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Managing Multiple Levels of ESL students in one class

 
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Would you prefer to have control over enrollment or let "superiors" manage your class enrollment?
Under Certain Circumstances (elaborate please)
50%
 50%  [ 1 ]
No, I like to focus on teaching
50%
 50%  [ 1 ]
Total Votes : 2

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Kali



Joined: 11 Nov 2005
Posts: 1
Location: Massachusetts and the World

PostPosted: Fri Nov 11, 2005 3:02 pm    Post subject: Managing Multiple Levels of ESL students in one class Reply with quote

I teach in a setting where I have multiple levels of students (Advanced, Beginner and a High Beginner with LD issues) all doing different activities in 45 minute periods of time.

Because I am mandated to assess and use certain materials, I must prepare at least 3 different lessons for these groups.

Is there anyone who can provide advice about how to keep it all organized and keep my job and morale from going down the tubes. I am nearing my wit's end and I am a teacher with over 10 years of experience.

HELP!
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joshua2004



Joined: 20 Nov 2004
Posts: 264
Location: Torreon, Mexico

PostPosted: Fri Nov 11, 2005 9:05 pm    Post subject: Reply with quote

I too would like to know what to do in a multiple level classroom.

I once tried to teach a class like this and it was good for a little while. I soon found that it is a dynamic that works only with moderation. You can put high and low level together to do some tutoring and teaching, but then each person needs to also spend time working with people at their own level.
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Marcethebest



Joined: 20 Nov 2005
Posts: 15
Location: Argentina

PostPosted: Mon Nov 21, 2005 1:15 pm    Post subject: Reply with quote

joshua2004 wrote:
I too would like to know what to do in a multiple level classroom.


I once tried to teach a class like this and it was good for a little while. I soon found that it is a dynamic that works only with moderation. You can put high and low level together to do some tutoring and teaching, but then each person needs to also spend time working with people at their own level.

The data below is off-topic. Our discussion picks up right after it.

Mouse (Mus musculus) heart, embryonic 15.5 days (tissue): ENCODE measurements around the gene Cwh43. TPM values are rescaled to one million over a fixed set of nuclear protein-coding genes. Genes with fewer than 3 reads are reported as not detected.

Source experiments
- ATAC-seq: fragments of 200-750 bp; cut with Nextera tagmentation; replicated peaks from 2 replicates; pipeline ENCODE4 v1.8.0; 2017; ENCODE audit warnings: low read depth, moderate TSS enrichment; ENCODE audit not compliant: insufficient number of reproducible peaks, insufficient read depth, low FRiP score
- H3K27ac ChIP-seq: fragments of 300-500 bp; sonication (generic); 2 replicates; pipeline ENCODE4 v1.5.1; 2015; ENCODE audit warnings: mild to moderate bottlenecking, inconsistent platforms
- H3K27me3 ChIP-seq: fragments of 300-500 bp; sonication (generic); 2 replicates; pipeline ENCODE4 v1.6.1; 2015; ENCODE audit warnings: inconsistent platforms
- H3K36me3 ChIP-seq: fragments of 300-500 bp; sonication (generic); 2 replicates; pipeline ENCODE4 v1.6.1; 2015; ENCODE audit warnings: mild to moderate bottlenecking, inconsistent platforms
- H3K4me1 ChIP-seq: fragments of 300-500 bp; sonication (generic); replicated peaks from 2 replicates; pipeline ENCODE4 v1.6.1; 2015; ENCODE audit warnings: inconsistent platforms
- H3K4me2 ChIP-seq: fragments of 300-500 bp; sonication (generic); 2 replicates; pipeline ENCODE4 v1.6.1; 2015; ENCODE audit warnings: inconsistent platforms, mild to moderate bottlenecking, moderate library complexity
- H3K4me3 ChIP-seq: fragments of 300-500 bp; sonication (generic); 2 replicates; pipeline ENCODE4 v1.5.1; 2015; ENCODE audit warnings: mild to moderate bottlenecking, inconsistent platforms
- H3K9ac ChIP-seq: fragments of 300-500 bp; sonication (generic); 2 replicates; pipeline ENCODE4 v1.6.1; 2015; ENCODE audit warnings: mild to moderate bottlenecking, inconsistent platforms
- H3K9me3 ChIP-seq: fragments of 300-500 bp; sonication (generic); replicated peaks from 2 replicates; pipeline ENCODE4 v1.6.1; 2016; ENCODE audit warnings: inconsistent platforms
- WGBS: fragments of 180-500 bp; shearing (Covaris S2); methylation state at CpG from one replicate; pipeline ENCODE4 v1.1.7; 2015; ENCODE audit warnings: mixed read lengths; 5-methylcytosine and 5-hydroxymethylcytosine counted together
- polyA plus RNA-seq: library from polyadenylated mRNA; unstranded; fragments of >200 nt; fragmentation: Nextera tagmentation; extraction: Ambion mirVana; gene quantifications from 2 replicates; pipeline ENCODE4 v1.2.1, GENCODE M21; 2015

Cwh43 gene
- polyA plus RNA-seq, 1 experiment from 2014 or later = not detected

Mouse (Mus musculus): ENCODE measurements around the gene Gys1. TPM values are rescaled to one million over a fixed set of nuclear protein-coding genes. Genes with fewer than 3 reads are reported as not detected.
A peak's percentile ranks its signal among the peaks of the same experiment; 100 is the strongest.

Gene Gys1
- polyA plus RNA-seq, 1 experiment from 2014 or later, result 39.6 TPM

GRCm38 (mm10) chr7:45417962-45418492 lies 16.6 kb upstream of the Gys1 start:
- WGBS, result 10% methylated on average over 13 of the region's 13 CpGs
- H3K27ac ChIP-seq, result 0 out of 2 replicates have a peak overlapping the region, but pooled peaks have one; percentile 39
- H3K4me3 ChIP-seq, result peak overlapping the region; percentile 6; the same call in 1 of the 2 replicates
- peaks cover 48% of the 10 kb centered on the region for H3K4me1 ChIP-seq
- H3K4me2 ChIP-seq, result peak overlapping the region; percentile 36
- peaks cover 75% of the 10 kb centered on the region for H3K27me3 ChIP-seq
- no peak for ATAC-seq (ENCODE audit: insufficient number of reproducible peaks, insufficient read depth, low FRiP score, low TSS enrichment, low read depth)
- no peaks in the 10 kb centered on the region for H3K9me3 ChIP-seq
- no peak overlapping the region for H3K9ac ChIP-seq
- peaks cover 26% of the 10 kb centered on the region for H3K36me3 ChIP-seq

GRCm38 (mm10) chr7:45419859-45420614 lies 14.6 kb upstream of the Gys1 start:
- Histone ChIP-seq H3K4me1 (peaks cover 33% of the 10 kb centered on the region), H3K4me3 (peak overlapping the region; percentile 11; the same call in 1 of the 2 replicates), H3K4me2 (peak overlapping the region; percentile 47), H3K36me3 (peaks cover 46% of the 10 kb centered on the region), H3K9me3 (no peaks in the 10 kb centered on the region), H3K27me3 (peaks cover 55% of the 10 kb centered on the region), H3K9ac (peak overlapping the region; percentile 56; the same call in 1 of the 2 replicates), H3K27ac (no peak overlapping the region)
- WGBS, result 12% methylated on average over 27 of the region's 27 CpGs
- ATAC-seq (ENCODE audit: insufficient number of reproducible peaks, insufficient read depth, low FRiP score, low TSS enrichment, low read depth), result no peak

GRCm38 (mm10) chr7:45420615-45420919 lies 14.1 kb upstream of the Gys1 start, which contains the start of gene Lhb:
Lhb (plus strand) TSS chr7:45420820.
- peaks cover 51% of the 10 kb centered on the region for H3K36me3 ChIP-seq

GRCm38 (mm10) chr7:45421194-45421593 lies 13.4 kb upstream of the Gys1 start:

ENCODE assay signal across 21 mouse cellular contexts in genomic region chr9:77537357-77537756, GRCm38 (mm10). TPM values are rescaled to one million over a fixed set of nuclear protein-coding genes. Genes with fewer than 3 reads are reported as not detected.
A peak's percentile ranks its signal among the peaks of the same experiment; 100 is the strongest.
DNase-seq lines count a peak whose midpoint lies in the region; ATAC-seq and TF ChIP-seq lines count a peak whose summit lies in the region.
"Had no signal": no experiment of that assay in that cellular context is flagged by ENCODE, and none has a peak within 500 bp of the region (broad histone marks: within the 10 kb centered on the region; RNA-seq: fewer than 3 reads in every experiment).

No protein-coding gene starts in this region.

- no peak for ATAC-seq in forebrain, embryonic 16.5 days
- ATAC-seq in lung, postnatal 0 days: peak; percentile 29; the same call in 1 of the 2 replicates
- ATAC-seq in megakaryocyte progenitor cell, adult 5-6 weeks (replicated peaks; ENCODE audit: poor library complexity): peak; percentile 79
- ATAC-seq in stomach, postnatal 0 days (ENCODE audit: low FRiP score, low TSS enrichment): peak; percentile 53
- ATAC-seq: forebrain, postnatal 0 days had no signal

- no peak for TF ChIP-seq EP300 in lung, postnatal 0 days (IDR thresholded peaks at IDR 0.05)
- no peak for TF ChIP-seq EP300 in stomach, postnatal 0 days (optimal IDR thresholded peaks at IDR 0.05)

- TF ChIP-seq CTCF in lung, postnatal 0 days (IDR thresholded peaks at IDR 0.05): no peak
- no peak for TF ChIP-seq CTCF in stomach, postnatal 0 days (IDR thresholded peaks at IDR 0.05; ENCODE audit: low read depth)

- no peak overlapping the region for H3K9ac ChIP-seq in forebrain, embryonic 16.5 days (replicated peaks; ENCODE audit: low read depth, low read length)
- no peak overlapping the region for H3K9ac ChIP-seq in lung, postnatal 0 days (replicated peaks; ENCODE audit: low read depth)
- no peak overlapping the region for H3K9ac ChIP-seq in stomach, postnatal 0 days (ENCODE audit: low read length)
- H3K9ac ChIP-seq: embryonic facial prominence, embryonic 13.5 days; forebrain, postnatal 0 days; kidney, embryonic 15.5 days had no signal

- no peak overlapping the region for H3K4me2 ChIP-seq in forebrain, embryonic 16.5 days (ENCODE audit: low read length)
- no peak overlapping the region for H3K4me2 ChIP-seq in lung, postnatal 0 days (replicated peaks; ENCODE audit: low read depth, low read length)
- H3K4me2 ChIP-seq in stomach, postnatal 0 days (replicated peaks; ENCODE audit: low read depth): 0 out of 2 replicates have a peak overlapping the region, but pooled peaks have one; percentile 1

I agree. It is difficult to deal with a multi level class, but we have to do it anyways all the time, yes?
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joshua2004



Joined: 20 Nov 2004
Posts: 264
Location: Torreon, Mexico

PostPosted: Mon Nov 21, 2005 9:23 pm    Post subject: Reply with quote

I have the pleasure of teaching students who are really at the same level. The school I am at has a really effective way of structuring the classes which leads to a very homogenous language level of the students. I teach in a middle school, and all the classes are grouped by English ability. Students take a 2 hour placement exam and an interview before they begin school with us. This places the student in one of five levels. The students stay together all day and the teachers move from room to room. We have 42 min periods with 3 minute breaks between. There are also two recesses, one 20 min and the other 13 min.
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Marcethebest



Joined: 20 Nov 2005
Posts: 15
Location: Argentina

PostPosted: Tue Nov 22, 2005 7:17 pm    Post subject: Reply with quote

joshua2004 wrote:
I have the pleasure of teaching students who are really at the same level. The school I am at has a really effective way of structuring the classes which leads to a very homogenous language level of the students. I teach in a middle school, and all the classes are grouped by English ability. Students take a 2 hour placement exam and an interview before they begin school with us. This places the student in one of five levels. The students stay together all day and the teachers move from room to room. We have 42 min periods with 3 minute breaks between. There are also two recesses, one 20 min and the other 13 min.